Fixed Settlements Defeat the Purpose of Workers' Compensation

Comments

1
I spent seven years as a workers comp claims case manager here in Washington state, working for a self-insured, non-profit organization. I am also a bleeding heart liberal, if that makes any difference. I can tell you with absolute certainty that our state's work comp system is incredibly labor intensive, expensive, full of corrupt lawyers already taking advantage of the claimants they represent (33% of their time loss pay!), and is in dire need of an overhaul. Knowing the ins and outs of the system, I actually see no problem in giving this choice to the worker, as long as their choices are fully explained to them. Businesses and taxpayers alike are already picking up the tab for the current system, which allows claims to stay open for many many years, sometimes well over a decade. Just my two cents.
2
Washington is also the ONLY state where the workers pay a portion of the cost for worker's comp. Right now I believe they pay 25% of the cost. If "other states are doing it" is the reason why not make business pay 100% of the premiums?
3
This proposed legislation is the worker's comp version of defined-contribution vs. defined benefit retirement plans - one more attack on equality and sanity.

The Seattle Times editors need to be waterboarded with PBR.
4
@1 If the system is cumbersome and ripe for abuse, then fix that. Don't destroy the purpose of the program by effectively forcing injured workers ("You can take your chances with this chaotic mess OR you can just take this pile of money now, but that's it") to accept a small, inadequate portion of their lost income for the permanent sacrifice of their health. Workers' comp is there to remediate an immoral aspect of the exploitation of labor (better known as "capitalism"), the human casualties of an inhuman production system. We have it for a reason, and that's the idea. If you hate the concept of Big Government cleaning up the mess of Big Capitalism, then just say so. But don't destroy the intent of workers' comp by "reforming" it. That's Goldy's point.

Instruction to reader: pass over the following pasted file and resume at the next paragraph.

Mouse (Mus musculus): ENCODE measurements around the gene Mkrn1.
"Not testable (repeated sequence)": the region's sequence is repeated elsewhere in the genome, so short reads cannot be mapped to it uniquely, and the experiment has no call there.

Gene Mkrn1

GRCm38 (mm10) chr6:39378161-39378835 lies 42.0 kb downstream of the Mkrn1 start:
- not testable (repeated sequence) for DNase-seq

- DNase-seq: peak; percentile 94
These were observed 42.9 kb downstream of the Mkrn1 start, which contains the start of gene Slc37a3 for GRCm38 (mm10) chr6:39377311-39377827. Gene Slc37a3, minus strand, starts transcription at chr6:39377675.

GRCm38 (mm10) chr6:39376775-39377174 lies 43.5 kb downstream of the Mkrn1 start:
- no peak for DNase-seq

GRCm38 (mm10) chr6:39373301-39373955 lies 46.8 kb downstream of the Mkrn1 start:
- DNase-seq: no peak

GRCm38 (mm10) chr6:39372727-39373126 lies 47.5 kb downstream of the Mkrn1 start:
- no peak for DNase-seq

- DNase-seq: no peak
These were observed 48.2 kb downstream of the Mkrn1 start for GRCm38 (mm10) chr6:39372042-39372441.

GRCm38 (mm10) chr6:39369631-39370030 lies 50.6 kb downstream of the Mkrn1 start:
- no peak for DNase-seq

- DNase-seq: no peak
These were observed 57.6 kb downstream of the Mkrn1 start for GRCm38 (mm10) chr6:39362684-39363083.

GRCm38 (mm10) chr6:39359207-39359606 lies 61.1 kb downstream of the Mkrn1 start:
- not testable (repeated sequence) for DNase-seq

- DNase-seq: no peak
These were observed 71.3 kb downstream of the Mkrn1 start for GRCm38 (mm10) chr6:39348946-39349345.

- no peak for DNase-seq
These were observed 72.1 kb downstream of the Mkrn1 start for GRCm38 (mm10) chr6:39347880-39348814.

Of course, though, Republicans can't be honest in this state about their intentions and get anything done. They always have to conceal their Republican identity (hello, Rodney Tom, and "Prefers" whatever party description you want to write in) and translate their talking points into Democrat Speak ("Fund education first").

I hope this fails so bad.
5
In towns in rural Washington where industry has dwindled, Workman's Comp is probably keeping whole areas populated, even though the bruised thumb or twisted ankle seems enough to send a guy home and let him spend every whole week at the pub down in Randle, soaking up the Bud.

6
I'm not sure where you got the idea that the "purpose" of worker's comp is to be a lifelong support system. That's fine, but the "purpose" was to create an administrative system to compensate workers without forcing them to resort to the tort system, which was horribly costly and ended in no payment for most injured workers. That holds whether you pay a lump sum or an annuity (which workers can buy with their lump sum). Go ahead and make the policy argument, but don't rely on the authority of the program's "purpose."

And @2: the workers are paying either way.
7
My basic rule of thumb is that any time employers or capital offer to change the rules of the game, it's almost always a bad deal for workers.

Pensions vs. 401(k)s is the classic example, but there are plenty of others.
8
Yay for income tax call out!